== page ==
Thinking of lending someone your car?
It is bad enough when
you lend your car to someone and it comes back with the seat in
the wrong position, and the ashtray full. But what if you not
only had to readjust the seat and clean the ashtray, but also
lost your driving licence as well? Would you be as willing to
lend your car out again?
This is not scaremongering, but it is an awful risk that
hundreds of thousands of people risk every year by lending their
cars to other people, without first checking that insurance is
in place. Around a quarter of a million people are convicted of
driving without insurance every year,and roughly one third of
them are driving cars which they claim to have borrowed from
someone else; when it is shown that that 'someone else' has
given permission for the driver to take the vehicle, a
prosecution for permitting a vehicle to be driven without
insurance is the usual result. Usually, the fixed penalty of
£200 fine and a 6 to 8 point penalty on the driving licence is
the standard punishment, but if the case goes to court the
maximum fine could be £5000. If you already have a few penalty
points on your licence a disqualification could be very likely.
It isn't as if you could put forward, as a valid defence, the
fact that you genuinely believed this person to be insured. That
will cut no ice whatsoever with the magistrates, since they only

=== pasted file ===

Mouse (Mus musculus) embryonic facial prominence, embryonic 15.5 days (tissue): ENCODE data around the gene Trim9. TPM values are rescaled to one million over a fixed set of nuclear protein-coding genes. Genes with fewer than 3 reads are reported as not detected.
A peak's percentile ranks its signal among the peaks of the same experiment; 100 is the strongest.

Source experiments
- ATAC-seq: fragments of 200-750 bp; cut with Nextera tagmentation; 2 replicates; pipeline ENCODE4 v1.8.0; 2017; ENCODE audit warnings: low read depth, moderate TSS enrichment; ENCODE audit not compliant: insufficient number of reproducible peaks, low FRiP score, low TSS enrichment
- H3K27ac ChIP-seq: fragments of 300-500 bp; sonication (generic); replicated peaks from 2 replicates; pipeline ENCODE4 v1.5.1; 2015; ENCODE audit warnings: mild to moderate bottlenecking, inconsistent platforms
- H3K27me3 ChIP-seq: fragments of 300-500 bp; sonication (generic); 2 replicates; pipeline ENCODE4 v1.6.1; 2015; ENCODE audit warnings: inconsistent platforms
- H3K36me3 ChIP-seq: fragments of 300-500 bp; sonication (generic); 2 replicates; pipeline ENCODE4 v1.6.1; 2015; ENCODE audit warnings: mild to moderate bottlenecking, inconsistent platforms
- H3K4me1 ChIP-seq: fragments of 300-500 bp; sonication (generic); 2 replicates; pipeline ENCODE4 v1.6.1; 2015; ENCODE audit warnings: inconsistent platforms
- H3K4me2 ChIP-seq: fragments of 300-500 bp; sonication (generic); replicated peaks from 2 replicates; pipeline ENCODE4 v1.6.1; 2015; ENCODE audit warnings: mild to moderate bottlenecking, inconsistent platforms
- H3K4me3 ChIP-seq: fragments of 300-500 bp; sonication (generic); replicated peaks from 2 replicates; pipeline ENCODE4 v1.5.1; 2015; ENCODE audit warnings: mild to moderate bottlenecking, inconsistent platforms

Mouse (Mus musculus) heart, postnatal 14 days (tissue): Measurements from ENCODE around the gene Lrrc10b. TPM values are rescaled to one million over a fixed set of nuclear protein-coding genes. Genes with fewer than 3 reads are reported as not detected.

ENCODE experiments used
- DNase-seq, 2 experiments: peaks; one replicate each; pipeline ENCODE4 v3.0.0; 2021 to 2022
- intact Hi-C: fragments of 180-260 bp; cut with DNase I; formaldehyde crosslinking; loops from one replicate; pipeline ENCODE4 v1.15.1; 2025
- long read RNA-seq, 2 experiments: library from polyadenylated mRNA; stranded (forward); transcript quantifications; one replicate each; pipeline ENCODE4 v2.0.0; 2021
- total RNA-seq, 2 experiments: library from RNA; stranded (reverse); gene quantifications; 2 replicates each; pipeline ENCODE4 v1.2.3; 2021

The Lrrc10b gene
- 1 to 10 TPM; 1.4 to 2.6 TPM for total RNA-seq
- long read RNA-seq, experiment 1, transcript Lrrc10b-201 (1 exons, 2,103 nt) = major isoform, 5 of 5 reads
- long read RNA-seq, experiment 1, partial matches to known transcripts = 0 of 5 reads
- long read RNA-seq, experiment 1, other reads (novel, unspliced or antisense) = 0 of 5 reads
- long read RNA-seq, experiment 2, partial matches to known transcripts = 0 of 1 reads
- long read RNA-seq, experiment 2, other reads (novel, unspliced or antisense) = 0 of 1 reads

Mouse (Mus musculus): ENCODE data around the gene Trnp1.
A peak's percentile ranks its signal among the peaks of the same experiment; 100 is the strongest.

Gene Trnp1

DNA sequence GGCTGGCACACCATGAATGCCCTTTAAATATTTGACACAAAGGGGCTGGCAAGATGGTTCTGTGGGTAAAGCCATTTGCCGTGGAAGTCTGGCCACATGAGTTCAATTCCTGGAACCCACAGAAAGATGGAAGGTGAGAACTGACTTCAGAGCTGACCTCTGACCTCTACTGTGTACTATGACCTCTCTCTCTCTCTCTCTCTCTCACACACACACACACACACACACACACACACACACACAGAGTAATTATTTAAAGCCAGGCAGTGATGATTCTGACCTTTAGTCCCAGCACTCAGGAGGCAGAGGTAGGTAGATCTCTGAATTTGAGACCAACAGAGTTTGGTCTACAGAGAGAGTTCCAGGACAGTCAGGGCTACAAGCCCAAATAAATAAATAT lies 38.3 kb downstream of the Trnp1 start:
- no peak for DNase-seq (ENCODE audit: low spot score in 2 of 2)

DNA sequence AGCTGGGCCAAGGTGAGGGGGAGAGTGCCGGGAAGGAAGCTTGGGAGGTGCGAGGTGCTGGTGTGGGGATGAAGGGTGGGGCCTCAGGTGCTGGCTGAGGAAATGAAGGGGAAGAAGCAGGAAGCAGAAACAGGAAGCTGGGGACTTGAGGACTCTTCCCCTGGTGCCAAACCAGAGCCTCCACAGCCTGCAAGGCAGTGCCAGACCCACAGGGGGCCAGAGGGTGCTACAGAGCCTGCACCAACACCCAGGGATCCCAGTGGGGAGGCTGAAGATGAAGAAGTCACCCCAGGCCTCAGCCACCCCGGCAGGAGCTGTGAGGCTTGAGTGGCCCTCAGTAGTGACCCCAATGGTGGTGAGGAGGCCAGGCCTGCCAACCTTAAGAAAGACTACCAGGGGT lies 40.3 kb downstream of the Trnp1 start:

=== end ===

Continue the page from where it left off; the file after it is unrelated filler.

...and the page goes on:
need to ask two questions; firstly, did you know that that
person was going to drive the vehicle, and secondly, if you did
know, would you have given your permission. If you answer "yes"
to both these questions then you are automatically guilty of the
offence; if you can give valid reasons why you had good reason
to believe that the driver was in fact insured the magistrates
could take this into consideration and be more lenient, but you
would have to show that you have made all reasonable efforts to
make absolutely certain that you were in the clear; merely
accepting the other person's word for it would not constitute
all reasonable efforts.
The only defences against conviction would be to prove that you
did not own the vehicle, so therefore could not give permission
for it to be driven; or you would have to convince the
magistrates that you did not know that this person was going to
drive your car, and if you had known you would not have allowed
it. This would be a very serious allegation to make against the
driver, who could well be convicted of taking and driving away a
motor vehicle (TWOC, or Taking Without Owner's Consent), which
could carry a penalty of six months imprisonment; and any
passenger in the car could also face prosecution.
The moral of this is very clear. Before you lend your car to
anyone at all, you need to be 100% certain that that person is
insured to drive the vehicle. This means that you must actually
see the relevant insurance certificate, and fair enough, this
may well be embarrassing particularly if you are dealing with a
good friend but if your driving licence is at stake it is
something that just has to be done.
Many drivers assume that because they have fully comprehensive
insurance on their own vehicle, they are automatically covered
for another vehicle that they do not own. This is not
necessarily the case. This type of cover has been withdrawn by a
lot of insurance companies, partly under government pressure,
and many others load on conditions which can easily be breached,
such as excluding cars belonging to close relatives, over a
certain capacity, people in certain occupations, etc. If in the
slightest doubt, insist on a short term insurance policy to
cover the period of the loan.
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